Medical

Medical Office Buildings Expected to Remain Resilient, Despite Changes in Payment Policies

That consistent decline in vacancy has insulated the MOB sector from volatility.

Transformation is the major theme driving the business of healthcare delivery in the United States, so it is not surprising that the medical office building (MOB) sector is also seeing fundamental changes. In one foundational shift, the Centers for Medicare and Medicaid Services (CMS) reduced physician reimbursements for certain outpatient services delivered in off-campus hospital facilities.

In a November 2 announcement, the CMS explained, medical practices that perform certain outpatient services in off-campus hospital settings will receive 20 percent less in reimbursements. The move was part of an ongoing shift in the way reimbursements for such services are funded under Section 603 of the Bipartisan Budget Act of 2015.

“CMS believes that this adjustment will provide a more level playing field for competition between hospitals and physician practices by promoting greater payment alignment,” according to a statement from the agency.

That decision is not likely to impact demand for MOBs, experts say. Health care providers are still looking to provide patient services in outpatient facilities as one strategy to stabilize their margins, says Chris Bodnar, executive vice president of the investment properties division at real estate services firm CBRE and a co-lead of the CBRE healthcare capital markets group.

“Either way, health care systems will continue to drive outpatient services,” Bodnar says. “It is a more cost-effective way to deliver services for the hospital and the patient.”

The vacancy rate at MOBs decreased by a modest 10 basis points per quarter between the first quarter of 2010 and the first quarter of 2017, according to the 2017 U.S. Medical Office and Health Care Report from CBRE. Overall, the vacancy rate averaged 8.0 percent in the first quarter of this year, a nearly 300 basis points decline from the first quarter of 2010. Also, in 22 of the 29 quarters before CBRE issued its report, the research firm found that absorption had exceeded the addition of new space.

That consistent decline in vacancy is characteristic of the MOB sector, and has insulated it from the volatility that can be so disruptive to other sectors. But that steadiness also has a flipside, which is flat rent growth. CBRE found that overall asking rents for medical properties it tracks have only moved between $22 and $23 per sq. ft.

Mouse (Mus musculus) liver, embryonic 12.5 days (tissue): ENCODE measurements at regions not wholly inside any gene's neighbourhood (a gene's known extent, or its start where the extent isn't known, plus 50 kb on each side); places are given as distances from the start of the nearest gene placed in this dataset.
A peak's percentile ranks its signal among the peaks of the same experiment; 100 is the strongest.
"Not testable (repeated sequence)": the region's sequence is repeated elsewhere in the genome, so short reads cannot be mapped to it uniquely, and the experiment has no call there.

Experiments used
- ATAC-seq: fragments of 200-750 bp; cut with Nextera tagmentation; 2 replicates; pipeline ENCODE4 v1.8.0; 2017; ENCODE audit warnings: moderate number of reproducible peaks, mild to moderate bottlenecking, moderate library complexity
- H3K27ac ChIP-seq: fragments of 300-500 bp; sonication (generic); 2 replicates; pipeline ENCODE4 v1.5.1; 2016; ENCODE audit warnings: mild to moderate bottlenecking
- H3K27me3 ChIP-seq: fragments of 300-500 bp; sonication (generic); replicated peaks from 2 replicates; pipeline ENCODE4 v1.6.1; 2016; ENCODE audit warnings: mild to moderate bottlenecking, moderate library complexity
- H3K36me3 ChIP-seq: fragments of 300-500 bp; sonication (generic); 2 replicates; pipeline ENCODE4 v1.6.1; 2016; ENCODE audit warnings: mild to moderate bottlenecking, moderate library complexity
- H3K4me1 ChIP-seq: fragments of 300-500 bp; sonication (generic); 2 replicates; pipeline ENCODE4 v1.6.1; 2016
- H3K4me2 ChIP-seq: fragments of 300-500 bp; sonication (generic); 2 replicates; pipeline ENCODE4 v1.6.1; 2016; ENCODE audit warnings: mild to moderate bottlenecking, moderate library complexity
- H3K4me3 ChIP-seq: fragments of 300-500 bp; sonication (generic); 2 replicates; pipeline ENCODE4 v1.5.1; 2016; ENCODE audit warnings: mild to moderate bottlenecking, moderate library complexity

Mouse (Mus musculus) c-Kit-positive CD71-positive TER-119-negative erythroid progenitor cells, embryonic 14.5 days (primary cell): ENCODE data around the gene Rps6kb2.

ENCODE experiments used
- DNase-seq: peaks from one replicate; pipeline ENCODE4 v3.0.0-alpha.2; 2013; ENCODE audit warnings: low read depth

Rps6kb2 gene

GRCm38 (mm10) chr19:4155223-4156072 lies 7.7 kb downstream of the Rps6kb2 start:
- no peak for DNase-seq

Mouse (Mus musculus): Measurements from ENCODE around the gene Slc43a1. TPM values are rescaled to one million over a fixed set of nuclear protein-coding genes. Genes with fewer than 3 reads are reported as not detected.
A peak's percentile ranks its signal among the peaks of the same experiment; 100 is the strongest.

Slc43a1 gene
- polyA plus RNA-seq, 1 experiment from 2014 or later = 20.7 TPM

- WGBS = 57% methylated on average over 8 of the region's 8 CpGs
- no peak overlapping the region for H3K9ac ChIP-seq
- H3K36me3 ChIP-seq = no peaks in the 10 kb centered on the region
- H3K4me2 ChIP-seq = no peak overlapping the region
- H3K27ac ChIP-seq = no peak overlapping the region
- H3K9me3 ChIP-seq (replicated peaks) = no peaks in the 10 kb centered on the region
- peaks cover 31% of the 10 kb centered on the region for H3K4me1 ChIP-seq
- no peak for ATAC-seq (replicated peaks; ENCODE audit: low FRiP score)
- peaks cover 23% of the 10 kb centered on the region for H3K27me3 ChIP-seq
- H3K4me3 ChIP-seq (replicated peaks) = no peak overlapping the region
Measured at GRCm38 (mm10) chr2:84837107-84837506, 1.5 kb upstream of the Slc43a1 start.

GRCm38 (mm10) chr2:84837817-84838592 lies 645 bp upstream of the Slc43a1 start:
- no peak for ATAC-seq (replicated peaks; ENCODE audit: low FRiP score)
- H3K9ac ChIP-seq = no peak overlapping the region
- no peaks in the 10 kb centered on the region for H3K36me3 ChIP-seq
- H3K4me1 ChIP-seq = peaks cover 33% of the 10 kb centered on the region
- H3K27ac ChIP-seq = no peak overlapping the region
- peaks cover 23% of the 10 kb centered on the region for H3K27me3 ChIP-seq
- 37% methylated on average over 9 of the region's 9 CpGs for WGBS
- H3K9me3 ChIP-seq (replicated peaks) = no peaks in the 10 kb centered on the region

MOB tenants tend to set down roots and remain in the same space for long periods of time, mainly to stay close to their patient bases and supporting services, according to CBRE. Also, given the amount of mergers and acquisitions among healthcare groups in recent years, smaller medical office spaces designed for individual and small practices have become obsolete. Larger medical associations require more space, according to Bodnar.

“There is rental growth being driven in newer facilities to accommodate the way healthcare is being delivered in today’s market,” he says.

Liquidity continues to flow in from newer investors, and cap rates are still falling. By the second quarter of 2017, cap rates for off-campus properties averaged 6.3 percent, barely distinguishable from the 6.1 percent cap rates on on-campus, or hospital, properties, according to data from Revista, a medical real estate research firm headquartered in Arnold, Md.

“A lot of people are looking to jump in on new opportunities. That is driving down cap rates,” says Hilda F. Martin, principal of Revista. “Investors want the deals that have not been announced.”

As motivated investors, particularly private equity firms, build the relationships that give them the inside track on attractive deals and step up efforts to make more acquisitions, they are moving into the sector with the backing of commercial banks. One lender in the sector, BMO Financial Group, is increasing its participation and doing so in a more organized way, according to Imran Javaid, managing director of BMO Harris Healthcare Real Estate Finance.

“Hospital systems realize that they cannot be at the hospitals and have the patients come to them,” says Javaid. “That is what’s driving the development of these buildings. They are going out to where people live and work.”

According to Revista, about 20.8 million sq. ft. of MOB space should be delivered to the market in 2017. The amount of completed projects has increased steadily, but incrementally, every year since 2014. Experts expect that to continue in the near term, and not just because the aging population will likely result in higher numbers of patients using the facilities in the years to come. Very little of any space in the sector is speculative, according to Javaid.

“We are not seeing speculative development,” Javaid says. “Absorption has outpaced new supply for a long time.”

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